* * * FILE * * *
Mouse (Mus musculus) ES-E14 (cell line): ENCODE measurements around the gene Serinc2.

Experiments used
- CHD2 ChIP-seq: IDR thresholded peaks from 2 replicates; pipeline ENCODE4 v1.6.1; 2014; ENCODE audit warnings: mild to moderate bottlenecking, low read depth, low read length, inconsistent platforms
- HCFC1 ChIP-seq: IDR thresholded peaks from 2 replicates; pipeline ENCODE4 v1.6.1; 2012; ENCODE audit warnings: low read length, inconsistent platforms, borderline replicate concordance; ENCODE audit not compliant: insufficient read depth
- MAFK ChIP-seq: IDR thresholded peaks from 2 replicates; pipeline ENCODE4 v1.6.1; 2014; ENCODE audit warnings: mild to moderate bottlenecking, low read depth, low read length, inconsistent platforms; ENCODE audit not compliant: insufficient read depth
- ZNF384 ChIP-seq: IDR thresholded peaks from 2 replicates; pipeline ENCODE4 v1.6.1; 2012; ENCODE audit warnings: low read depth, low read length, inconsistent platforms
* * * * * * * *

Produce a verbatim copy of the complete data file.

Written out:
Mouse (Mus musculus) ES-E14 (cell line): ENCODE measurements around the gene Serinc2.

Experiments used
- CHD2 ChIP-seq: IDR thresholded peaks from 2 replicates; pipeline ENCODE4 v1.6.1; 2014; ENCODE audit warnings: mild to moderate bottlenecking, low read depth, low read length, inconsistent platforms
- HCFC1 ChIP-seq: IDR thresholded peaks from 2 replicates; pipeline ENCODE4 v1.6.1; 2012; ENCODE audit warnings: low read length, inconsistent platforms, borderline replicate concordance; ENCODE audit not compliant: insufficient read depth
- MAFK ChIP-seq: IDR thresholded peaks from 2 replicates; pipeline ENCODE4 v1.6.1; 2014; ENCODE audit warnings: mild to moderate bottlenecking, low read depth, low read length, inconsistent platforms; ENCODE audit not compliant: insufficient read depth
- ZNF384 ChIP-seq: IDR thresholded peaks from 2 replicates; pipeline ENCODE4 v1.6.1; 2012; ENCODE audit warnings: low read depth, low read length, inconsistent platforms